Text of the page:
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Many of the bike tools we use today have been around longer than bikes themselves, so one would think Park Tool would have a hard time coming up with new and better bike tools. And yet, here are three new tools from Park Tool that’ll leave you wondering, why didn’t someone do this sooner?

CP-1 Chain Whip Pliers

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Before the CP-1 Chain Whip Pliers, removing a cassette required a slightly awkward chain whip and a cassette removal tool. As many a home mechanic can attest, these tools can be awkward and a danger to knuckles everywhere. Park re-thunk the idea of a chain whip and came up with these cool one-handed pliers to securely hold the cassette while leaving a second hand free to comfortably remove the lock ring. The CP-1 is easy to use and grips cassette rings between 9 and 24 teeth. This tool easily fits in any home or shop kit and features rugged construction using forged steel. The CP-1 also sports Park Tool’s familiar dual density grips for maximum comfort.

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Using the CP-1 is pretty intuitive: grab the cassette at the small cog and, using your other hand and the appropriate cassette tool, remove the lock ring. Tada! Task done. Yeah, some chain whips can be a pain, especially cheap ones. The CP-1 does cost more than those basic versions ($53.95 MSRP), but then again for those who need quality tools, these are probably worth the premium price. And for the bike shop, where time is money, the CP-1 makes the job just that much quicker and easier.

UP-SET: Utility Pick Set

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My next little favorite from Park is their UP-SET (clever name). This is actually a set of three utility pick tools and no, they are not used to pick your nose or teeth. The three all-metal picks each come equipped with a powerful rare earth magnet on one end and a sharp pick tip on the other. This set of three picks come with a straight, 90-degree bend, and hook end. This should cover pretty much all the “pick” bases when it comes to servicing a mountain bike.

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I really like this kit as the picks have stronger tips than most I’ve used. Each one is very sharp, perfect for picking out those small annoying little seals found in brakes and suspension components. The hook and 90-degree bend picks are indispensable when it comes to removing the seals off bearings without causing damage.  The straight pick I find great for straightening cut hoses and shifter cables.

The powerful rare earth magnet end is useful when it comes to feeding spoke nipples through rims. Drop the nipple into the rim and then use the powerful magnet to drag the nipple to the spoke hole. Neat huh?

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The UP-SET sells for $29.49, and comes packaged in a neat, small cylinder. Wrapping that one up as a gift will keep anyone guessing.

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Park Tool #106: Work Tray

Ok, so a work tray isn’t really all that exciting or new. But if you happen to own a Park portable repair stand, the Park #106 Work Tray is a perfect compliment to your PRS-25, PRS-21, PRS-20,  PRS-15 , PCS-10, or PCS-11 repair stand. Even if you don’t have one of these models, chances are you can still attach this tray to your stand using the Park Tool #106-AC or 1707.2 collar (sold separately.)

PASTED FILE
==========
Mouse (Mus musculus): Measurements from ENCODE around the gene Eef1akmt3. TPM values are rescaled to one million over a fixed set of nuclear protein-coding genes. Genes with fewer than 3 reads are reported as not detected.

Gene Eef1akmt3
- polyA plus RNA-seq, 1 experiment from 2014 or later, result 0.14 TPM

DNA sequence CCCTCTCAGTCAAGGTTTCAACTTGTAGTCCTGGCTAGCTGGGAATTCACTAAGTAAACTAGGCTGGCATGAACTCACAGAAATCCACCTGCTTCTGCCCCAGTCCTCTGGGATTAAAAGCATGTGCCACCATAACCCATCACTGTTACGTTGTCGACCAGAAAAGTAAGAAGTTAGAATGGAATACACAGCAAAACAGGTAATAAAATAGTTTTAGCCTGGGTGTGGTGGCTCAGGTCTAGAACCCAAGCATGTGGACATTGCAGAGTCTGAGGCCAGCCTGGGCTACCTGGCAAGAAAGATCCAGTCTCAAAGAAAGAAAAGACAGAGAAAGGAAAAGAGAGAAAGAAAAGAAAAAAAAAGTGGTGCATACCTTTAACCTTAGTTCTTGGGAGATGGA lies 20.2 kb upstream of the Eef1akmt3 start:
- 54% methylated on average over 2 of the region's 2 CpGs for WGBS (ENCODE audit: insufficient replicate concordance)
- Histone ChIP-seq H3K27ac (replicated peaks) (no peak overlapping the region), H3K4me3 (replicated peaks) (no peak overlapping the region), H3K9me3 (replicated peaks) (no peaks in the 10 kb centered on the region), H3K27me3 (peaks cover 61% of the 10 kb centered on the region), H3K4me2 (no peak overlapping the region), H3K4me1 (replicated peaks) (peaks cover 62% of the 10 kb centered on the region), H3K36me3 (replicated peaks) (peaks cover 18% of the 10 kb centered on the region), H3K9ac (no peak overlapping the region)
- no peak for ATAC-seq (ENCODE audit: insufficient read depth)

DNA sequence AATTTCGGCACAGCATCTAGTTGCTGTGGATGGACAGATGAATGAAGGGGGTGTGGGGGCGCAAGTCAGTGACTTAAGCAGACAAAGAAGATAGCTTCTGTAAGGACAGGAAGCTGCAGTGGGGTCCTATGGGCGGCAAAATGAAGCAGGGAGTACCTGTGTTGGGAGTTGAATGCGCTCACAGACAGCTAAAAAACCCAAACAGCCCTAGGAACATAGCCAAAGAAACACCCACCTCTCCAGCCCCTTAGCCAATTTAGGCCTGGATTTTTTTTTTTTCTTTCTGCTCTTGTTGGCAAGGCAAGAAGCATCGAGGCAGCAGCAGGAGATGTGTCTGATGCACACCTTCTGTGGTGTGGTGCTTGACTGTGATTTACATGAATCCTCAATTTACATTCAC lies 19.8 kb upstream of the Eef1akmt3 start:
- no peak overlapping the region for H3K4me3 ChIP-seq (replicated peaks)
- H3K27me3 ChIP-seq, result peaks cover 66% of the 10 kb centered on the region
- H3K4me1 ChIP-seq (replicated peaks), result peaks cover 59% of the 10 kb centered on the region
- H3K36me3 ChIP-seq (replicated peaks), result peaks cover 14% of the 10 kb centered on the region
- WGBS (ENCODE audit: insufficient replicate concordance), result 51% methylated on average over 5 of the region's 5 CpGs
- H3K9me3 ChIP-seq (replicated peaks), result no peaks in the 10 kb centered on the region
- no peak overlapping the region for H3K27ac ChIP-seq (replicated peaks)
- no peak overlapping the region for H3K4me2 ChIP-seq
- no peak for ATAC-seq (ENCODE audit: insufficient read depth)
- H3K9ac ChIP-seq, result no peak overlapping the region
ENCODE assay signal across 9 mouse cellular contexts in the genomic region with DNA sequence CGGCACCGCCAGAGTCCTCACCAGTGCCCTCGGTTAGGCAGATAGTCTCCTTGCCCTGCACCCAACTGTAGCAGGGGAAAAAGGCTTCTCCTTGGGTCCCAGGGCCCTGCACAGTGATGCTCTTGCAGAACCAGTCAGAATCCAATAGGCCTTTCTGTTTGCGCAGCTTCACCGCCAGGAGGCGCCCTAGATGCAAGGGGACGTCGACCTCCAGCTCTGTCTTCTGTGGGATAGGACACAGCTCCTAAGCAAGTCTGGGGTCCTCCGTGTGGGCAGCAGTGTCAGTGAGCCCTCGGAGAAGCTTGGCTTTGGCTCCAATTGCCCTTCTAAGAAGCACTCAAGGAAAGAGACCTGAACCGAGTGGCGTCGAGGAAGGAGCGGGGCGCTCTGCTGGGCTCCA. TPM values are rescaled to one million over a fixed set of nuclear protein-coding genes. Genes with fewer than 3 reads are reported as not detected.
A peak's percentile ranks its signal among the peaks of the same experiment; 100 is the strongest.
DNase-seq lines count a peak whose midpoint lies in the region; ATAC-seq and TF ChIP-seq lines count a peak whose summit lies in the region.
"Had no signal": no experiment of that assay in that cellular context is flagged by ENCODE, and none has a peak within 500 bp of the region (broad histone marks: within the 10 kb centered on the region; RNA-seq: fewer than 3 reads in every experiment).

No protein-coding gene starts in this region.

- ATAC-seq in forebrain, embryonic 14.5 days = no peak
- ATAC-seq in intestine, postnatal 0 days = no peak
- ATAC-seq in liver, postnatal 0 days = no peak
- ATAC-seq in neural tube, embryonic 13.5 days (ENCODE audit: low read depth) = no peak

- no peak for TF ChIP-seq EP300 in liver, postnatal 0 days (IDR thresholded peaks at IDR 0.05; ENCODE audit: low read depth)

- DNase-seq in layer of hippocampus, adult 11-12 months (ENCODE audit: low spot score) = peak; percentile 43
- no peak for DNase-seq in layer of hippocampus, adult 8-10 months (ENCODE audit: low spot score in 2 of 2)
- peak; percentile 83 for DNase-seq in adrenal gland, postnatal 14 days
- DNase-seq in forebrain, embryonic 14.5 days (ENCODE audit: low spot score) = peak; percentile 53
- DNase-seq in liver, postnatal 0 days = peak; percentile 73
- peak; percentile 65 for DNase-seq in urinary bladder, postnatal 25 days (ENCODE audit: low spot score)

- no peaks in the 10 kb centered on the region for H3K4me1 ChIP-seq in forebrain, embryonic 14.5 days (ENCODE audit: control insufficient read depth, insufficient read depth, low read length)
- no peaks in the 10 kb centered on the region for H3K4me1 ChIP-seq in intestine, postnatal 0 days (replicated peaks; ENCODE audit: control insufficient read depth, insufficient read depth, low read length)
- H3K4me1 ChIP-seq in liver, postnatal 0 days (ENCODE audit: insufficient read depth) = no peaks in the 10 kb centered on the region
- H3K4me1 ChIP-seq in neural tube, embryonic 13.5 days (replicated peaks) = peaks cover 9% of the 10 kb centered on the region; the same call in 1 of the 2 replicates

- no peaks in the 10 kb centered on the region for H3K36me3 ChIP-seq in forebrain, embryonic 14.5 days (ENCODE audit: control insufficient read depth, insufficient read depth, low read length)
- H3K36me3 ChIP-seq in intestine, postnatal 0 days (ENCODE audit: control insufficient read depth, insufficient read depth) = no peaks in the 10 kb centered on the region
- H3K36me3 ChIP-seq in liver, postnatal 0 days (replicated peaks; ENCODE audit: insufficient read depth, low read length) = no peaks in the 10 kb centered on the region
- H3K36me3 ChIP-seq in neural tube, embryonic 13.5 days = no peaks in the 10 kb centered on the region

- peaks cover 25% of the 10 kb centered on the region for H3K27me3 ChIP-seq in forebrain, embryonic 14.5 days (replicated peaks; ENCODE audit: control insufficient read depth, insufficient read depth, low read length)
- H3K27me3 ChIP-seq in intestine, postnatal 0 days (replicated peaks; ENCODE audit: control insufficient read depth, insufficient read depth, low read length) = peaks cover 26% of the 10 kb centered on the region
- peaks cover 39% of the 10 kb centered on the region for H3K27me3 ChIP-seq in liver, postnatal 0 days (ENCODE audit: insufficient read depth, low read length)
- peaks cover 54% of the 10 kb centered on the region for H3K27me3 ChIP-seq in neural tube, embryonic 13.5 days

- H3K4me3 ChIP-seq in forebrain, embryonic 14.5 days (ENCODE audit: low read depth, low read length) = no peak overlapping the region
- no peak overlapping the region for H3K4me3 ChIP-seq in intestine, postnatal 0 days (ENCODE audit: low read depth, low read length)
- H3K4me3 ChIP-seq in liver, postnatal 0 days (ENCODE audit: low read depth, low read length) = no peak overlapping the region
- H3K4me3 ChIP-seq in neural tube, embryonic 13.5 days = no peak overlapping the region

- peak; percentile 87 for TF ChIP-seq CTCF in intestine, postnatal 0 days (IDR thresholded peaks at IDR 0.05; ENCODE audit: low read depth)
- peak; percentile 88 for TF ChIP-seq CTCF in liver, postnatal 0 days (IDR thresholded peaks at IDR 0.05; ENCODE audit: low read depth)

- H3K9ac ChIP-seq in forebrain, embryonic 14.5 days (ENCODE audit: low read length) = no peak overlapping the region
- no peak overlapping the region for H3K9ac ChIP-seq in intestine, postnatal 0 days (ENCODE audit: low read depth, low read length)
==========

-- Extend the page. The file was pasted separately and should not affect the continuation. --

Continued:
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The #106 tray has proven to be a great addition to my PRS-25 stand. For only $33.95 this tray adds room to hold many frequently used tools. With two deep pockets, the tray holds small nuts and screws safely when dissembling a bike or component. Added holes along the periphery organize hex keys or screw drivers. The extra deep side pocket holds lubes and other aerosols.  Though it’s not immediately apparent, there’s also a towel bar plus a pair of small hooks to add a plastic garbage bag if you feel the need.

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Personally I love this tray. If I had to gripe about anything, it would be that I need more space for dedicated tools, like a hanger for my cable cutters or specific spaces for my most used allen keys. Other than that, the addition of the #106 really makes working on a bike easier, keeping my most needed tools right next to me.

A quick thanks for Park Tool for sending down the gear for a review.

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# Comments

  • marvinmartian

    Uhh, I think someone did think of it sooner.I would not say that Park thought of that cassette removal tool design, as I believe that Pedros came up with that idea first. Great idea though I’ll stick with my old chain whip as i would not use it enough to justify the change

    • Jeff Barber

      Thanks Marvin, that may have been an editing error on my part. Didn’t mean to imply that Park came up with chain whip pliers first.

  • Syd Patricio

    Your right Marvin. Pedro’s uses a modified locking plyer design. In case your wondering they sell for $65.

  • Jared13

    Good to hear the review on the 106. I’m going to be making a Park Tool order soon and was thinking about picking one up. Now I’ll definitely be adding one to the cart. I’m currently using an empty bike box next to the PRS-25. 😆

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